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ATI's Radeon X1800 CrossFire Edition graphics card

Dual Radeons put on a Christmas light show
— 8:00 AM on December 12, 2005

ATI'S FORTUNES HAVE BEEN dented a little bit by delays to its CrossFire dual-graphics solution and its Radeon X1000-series graphics chips, but red team has been scrambling to catch up. The company has brought to market most of the pieces of a brand-new, top-to-bottom lineup of products with a rapid-fire succession of product launches. After a few sputters, most Radeon X1000 series graphics cards are now available, as are CrossFire motherboards and video cards. ATI still needs to deliver a few missing pieces in order to catch up with its rival NVIDIA, and that's what we have gathered here today.

If you're longing to see a $1200 Radeon graphics subsystem under the Christmas three this year, you will need a Radeon X1800 CrossFire Edition graphics card. This magical device will allow you to sync up with a regular Radeon X1800 XT or XL graphics card for nearly double the rendering power of a single card. This new CrossFire card also sweeps away some of the limitations of the first-generation CrossFire hardware introduced just a couple of months ago, allowing mega-high-res gaming, among other things.

Now, we know the Radeon X1800 XT isn't quite as bone-jarringly fast as NVIDIA's new GeForce 7800 GTX 512, but it's still a fire-breathing monster. Running two X1800 XTs together in CrossFire is a good way to strain your neck, singe your hair, or at least develop a very serious addiction to F.E.A.R.—but we're willing to take that chance for you, our loyal readers. Keep reading to see how ATI puts on a Christmas light show, Radeon style.

Welcome your new master... card
Let's start at the beginning and say that if all of this talk about "CrossFire" leaves you confounded, you probably ought to go read our initial review of ATI's CrossFire solution. CrossFire involves a motherboard, a special video card, a regular Radeon, an external dongle cable connecting the two cards, and a graphics driver to animate all of this hardware. If you're not familiar with this CrossFire contraption, you probably won't understand the significance of a new CrossFire Edition card.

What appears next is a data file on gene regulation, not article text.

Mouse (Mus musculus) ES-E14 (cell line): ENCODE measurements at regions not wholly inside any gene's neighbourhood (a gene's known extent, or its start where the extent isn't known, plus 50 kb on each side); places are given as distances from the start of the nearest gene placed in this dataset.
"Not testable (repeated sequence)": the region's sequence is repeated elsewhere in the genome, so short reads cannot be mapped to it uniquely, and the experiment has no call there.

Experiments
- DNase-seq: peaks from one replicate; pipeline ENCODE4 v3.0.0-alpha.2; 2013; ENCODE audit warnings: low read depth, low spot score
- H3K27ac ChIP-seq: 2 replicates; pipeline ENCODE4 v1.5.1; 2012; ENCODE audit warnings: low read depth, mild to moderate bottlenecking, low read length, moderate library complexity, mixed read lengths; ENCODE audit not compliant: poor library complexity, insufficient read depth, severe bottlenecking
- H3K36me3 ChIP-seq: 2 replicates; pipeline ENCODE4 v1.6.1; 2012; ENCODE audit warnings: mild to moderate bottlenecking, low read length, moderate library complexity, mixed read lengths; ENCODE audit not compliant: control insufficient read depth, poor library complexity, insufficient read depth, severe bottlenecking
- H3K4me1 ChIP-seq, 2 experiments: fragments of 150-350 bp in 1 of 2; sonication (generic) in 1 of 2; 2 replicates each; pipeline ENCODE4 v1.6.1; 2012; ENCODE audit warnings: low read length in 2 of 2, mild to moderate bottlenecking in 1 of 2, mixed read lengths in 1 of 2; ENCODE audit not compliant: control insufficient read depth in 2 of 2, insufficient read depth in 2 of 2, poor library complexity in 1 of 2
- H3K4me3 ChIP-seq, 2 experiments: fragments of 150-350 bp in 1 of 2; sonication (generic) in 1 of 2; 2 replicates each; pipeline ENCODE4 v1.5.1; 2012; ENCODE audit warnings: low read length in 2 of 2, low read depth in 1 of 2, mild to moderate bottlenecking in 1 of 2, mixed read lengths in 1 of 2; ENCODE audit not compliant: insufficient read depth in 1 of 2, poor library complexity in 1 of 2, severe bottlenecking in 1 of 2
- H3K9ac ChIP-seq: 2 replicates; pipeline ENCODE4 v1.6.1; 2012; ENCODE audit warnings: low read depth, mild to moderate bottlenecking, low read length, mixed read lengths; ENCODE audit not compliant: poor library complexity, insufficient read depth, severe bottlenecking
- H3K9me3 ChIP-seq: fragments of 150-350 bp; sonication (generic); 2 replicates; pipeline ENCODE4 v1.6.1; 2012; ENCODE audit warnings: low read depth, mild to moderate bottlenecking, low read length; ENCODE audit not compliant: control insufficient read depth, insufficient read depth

Our ATI Radeon X1800 CrossFire test rig

The Radeon X1800 CrossFire Edition

The card itself is very much like the Radeon X1800 XT that we reviewed not too long ago. It looks pretty much the same, and it packs a 625MHz R520 GPU and 512MB of GDDR3 memory, just like the X1800 XT. Oddly, though, our Radeon X1800 CrossFire review unit came with memory running at 720MHz, or 1440MHz effectively through the clock-doubling powers of DDR memory. The regular Radeon X1800 XT runs its RAM at 750MHz, or effectively 1.5GHz.

The minor discrepancy here is a little baffling, although it should have a fairly minimal impact on performance. When paired up with the Radeon X1800 XT, the CrossFire card should run its RAM at the lower speed while the XT maintains the higher RAM clock. CrossFire configs can run in these somewhat asymmetrical conditions with different GPU and memory clocks, although overall performance is usually gated by the slower of the two cards. Rendering every other frame (or a portion of each frame) on a slower graphics card tends to hold the faster card back.

Speaking of which, the Radeon X1800 CrossFire Edition can also work in concert with the Radeon X1800 XL, a lower end card with 500MHz GPU clock and only 256MB of memory clocked at 500MHz (or 1GHz effective). In fact, ATI has no plans to release a slower, less expensive CrossFire card to match up more exactly with the Radeon X1800 XL. If you want to do the dually thing with your X1800 XL, you're gonna have to pony up for the full, six-hundred-dollar Radeon X1800 CrossFire experience. Then, once you plop the CrossFire card into your system next to the Radeon X1800 XL, the CrossFire card will proceed to deactivate half of its 512MB memory in order to match up with the XL's RAM size. (The Radeon X1800 CrossFire will maintain its higher GPU and memory clock speeds, though.)

Transitioning in and out of CrossFire mode will be a little more inconvenient, too, since the system must be rebooted in order for the CrossFire card to deactivate half of its RAM. A chicken must also be sacrificed during the reboot. No reboot or ritual offering is required with the Radeon X1800 XT.